Chapter 8 deals with Principal Component Analysis and unsupervised learning. It uses the ymd function from lubridate package to convert string to date objects, and the cast function from reshape package to further manipulate the structure of data. Using the princomp functions enables PCA in R.The case study creates a stock market index and compares the results with the Dow Jones index.

Chapter 9 deals with Multidimensional Scaling as well as clustering US senators on the basis of similarity in voting records on legislation .It showcases matrix multiplication using %*% and also the dist function to compute distance matrix.

Chapter 10 has the subject of K Nearest Neighbors for recommendation systems. Packages used include class ,reshape and and functions used include cor, function and log. It also demonstrates creating a custom kNN function for calculating Euclidean distance between center of centroids and data. The case study used is the R package recommendation contest on Kaggle. Overall a simplistic introduction to creating a recommendation system using K nearest neighbors, without getting into any of the prepackaged packages within R that deal with association analysis , clustering or recommendation systems.

Chapter 11 introduces the reader to social network analysis (and elements of graph theory) using the example of Erdos Number as an interesting example of social networks of mathematicians. The example of Social Graph API by Google for hacking are quite new and intriguing (though a bit obsolete by changes, and should be rectified in either the errata or next edition) . However there exists packages within R that should be atleast referenced or used within this chapter (like TwitteR package that use the Twitter API and ROauth package for other social networks). Packages used within this chapter include Rcurl, RJSONIO, and igraph packages of R and functions used include rbind and ifelse. It also introduces the reader to the advanced software Gephi. The last example is to build a recommendation engine for whom to follow in Twitter using R.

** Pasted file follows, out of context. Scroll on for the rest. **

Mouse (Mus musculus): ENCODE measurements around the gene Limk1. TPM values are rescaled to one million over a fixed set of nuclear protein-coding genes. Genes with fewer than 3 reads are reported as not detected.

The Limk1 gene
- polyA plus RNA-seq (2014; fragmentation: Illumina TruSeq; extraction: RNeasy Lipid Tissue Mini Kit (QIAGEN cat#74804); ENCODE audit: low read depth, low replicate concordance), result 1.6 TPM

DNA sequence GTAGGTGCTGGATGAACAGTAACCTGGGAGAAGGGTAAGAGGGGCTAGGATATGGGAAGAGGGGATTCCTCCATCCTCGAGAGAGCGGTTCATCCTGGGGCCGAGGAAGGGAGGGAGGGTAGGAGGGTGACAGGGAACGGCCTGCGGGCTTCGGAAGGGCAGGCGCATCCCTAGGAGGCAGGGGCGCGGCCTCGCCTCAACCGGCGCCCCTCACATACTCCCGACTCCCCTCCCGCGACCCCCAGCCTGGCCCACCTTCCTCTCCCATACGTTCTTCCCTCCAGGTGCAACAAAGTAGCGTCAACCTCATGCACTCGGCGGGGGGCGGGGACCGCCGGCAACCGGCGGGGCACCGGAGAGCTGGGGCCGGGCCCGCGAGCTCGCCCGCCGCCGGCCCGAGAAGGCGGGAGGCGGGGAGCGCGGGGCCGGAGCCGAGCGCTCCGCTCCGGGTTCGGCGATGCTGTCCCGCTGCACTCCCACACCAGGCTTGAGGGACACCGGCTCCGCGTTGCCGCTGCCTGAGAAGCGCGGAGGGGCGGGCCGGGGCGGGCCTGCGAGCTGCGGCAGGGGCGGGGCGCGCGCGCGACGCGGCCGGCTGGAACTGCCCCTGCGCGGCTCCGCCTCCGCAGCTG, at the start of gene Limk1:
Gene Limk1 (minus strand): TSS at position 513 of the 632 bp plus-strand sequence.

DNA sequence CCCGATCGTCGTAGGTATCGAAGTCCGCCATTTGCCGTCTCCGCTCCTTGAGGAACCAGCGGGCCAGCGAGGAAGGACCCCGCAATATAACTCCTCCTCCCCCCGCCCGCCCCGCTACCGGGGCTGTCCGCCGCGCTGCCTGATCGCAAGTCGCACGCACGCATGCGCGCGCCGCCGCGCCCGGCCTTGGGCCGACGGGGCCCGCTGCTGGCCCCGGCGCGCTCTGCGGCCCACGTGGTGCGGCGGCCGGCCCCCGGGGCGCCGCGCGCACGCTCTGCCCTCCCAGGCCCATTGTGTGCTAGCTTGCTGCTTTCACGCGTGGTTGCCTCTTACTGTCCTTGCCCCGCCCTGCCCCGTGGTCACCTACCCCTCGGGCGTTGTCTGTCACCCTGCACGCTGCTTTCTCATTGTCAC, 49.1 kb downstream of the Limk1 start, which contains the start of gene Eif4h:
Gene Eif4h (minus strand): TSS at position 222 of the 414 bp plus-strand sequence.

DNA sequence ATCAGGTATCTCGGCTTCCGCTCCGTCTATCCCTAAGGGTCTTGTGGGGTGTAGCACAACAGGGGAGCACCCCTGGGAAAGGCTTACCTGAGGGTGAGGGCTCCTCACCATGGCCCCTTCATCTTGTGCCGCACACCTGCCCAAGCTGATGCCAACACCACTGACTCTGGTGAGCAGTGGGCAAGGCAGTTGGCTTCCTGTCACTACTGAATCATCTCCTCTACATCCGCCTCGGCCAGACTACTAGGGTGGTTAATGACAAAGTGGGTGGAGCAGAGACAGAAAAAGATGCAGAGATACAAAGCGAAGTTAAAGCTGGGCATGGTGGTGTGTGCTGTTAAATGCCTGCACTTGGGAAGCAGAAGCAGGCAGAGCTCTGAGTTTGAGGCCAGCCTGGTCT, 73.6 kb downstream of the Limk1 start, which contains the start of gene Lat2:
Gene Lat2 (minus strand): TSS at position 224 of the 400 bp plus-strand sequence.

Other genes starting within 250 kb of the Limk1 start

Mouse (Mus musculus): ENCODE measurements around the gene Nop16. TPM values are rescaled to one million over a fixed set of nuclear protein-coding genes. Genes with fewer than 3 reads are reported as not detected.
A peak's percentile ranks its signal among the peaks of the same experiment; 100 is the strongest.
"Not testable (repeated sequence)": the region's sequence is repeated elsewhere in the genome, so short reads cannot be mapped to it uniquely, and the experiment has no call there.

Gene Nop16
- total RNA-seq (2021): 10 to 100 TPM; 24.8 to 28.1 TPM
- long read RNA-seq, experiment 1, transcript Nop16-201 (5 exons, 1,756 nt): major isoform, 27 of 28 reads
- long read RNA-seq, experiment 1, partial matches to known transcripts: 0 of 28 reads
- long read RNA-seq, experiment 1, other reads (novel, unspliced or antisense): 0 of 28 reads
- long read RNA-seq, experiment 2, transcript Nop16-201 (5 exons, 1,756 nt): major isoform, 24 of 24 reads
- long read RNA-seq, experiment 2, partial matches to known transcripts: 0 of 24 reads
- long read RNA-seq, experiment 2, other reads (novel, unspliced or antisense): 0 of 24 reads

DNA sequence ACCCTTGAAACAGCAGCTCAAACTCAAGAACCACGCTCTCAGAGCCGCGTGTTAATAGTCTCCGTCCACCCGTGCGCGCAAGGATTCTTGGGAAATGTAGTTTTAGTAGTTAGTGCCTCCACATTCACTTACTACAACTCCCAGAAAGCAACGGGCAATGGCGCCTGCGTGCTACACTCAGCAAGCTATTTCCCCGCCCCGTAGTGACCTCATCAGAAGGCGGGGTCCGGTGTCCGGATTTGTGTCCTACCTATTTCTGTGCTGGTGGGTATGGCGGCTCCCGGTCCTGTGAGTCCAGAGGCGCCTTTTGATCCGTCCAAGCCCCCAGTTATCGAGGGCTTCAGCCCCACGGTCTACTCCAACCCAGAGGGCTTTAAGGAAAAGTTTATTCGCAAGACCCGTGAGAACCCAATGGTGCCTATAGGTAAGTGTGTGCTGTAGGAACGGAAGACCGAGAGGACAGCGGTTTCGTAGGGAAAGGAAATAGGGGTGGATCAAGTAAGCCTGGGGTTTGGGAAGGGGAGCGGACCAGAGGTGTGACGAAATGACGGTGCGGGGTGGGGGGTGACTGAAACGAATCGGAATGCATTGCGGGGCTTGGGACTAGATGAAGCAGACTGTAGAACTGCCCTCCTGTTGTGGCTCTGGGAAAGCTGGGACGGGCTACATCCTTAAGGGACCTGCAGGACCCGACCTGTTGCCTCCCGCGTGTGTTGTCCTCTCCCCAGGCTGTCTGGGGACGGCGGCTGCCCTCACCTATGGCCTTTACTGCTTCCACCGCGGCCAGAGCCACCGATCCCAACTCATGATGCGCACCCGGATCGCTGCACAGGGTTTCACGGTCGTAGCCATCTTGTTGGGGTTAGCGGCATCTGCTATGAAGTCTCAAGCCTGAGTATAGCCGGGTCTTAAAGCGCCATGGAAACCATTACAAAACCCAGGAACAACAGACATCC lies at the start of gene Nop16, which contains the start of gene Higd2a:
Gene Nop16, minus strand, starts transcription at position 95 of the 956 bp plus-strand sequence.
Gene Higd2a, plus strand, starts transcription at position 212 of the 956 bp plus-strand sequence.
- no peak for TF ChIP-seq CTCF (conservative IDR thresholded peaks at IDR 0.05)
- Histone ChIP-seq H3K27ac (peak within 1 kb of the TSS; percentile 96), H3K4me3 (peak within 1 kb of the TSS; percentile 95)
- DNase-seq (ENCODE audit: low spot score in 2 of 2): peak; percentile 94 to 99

Chapter 12 is about model comparison and introduces the concept of Support Vector Machines. It uses the package e1071 and shows the svm function. It also introduces the concept of tuning hyper parameters within default algorithms . A small problem in understanding the concepts is the misalignment of diagram pages with the relevant code. It lastly concludes with using mean square error as a method for comparing models built with different algorithms.

 

Overall the book is a welcome addition in the library of books based on R programming language, and the refreshing nature of the flow of material and the practicality of it’s case studies make this a recommended addition to both academic and corporate business analysts trying to derive insights by hacking lots of heterogeneous data.

Have a look for yourself at-
http://shop.oreilly.com/product/0636920018483.do

Interview Michal Kosinski , Concerto Web Based App using #Rstats

Here is an interview with Michal Kosinski , leader of the team that has created Concerto – a web based application using R. What is Concerto? As per http://www.psychometrics.cam.ac.uk/page/300/concerto-testing-platform.htm

Concerto is a web based, adaptive testing platform for creating and running rich, dynamic tests. It combines the flexibility of HTML presentation with the computing power of the R language, and the safety and performance of the MySQL database. It’s totally free for commercial and academic use, and it’s open source